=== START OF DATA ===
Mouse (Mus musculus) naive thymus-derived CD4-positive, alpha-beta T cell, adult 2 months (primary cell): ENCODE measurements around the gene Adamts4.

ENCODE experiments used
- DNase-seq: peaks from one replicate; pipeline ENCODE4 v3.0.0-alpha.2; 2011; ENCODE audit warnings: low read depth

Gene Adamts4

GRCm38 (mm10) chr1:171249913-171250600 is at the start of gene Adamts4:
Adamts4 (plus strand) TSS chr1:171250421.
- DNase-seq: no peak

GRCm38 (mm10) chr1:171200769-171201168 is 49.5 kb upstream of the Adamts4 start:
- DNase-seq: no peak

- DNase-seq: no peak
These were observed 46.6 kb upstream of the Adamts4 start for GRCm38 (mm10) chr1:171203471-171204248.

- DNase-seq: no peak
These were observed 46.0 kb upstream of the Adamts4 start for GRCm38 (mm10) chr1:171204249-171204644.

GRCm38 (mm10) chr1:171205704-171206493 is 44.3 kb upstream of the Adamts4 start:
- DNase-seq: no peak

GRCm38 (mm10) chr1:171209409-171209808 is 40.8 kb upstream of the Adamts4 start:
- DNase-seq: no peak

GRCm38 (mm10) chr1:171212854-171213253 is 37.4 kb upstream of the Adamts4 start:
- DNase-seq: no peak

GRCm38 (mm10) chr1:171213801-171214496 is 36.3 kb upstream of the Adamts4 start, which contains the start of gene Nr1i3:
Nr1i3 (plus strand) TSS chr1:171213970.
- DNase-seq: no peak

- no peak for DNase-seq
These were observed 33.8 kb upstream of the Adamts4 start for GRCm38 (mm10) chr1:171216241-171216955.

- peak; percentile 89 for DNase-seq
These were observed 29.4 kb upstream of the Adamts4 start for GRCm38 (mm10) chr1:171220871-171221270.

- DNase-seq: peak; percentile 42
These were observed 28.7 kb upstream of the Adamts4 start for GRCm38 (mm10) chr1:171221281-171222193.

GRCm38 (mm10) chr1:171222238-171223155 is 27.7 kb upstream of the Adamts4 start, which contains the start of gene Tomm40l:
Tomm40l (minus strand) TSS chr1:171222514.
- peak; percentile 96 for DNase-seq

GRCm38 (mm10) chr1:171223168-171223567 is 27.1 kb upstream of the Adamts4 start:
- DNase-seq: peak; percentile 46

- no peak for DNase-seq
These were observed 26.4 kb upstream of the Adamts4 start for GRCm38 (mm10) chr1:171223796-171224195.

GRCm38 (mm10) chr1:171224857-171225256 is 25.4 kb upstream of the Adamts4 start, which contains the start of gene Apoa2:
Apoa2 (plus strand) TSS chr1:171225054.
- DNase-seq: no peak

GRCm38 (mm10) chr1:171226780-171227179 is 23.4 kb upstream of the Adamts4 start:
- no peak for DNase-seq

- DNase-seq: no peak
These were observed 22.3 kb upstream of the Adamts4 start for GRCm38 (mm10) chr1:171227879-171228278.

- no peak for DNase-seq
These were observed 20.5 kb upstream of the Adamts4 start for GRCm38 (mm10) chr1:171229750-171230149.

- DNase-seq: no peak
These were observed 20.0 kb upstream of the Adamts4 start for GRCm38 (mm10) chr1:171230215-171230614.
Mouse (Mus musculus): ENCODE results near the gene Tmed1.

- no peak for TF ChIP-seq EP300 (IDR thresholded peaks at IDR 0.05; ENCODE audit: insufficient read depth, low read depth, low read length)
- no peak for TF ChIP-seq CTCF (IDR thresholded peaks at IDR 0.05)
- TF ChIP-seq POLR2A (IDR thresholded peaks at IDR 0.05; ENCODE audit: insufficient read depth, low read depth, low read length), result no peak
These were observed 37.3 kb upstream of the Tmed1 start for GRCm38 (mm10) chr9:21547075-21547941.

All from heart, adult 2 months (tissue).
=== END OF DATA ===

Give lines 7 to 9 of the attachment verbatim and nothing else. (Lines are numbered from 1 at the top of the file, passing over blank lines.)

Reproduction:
- DNase-seq: no peak

GRCm38 (mm10) chr1:171200769-171201168 is 49.5 kb upstream of the Adamts4 start:
- DNase-seq: no peak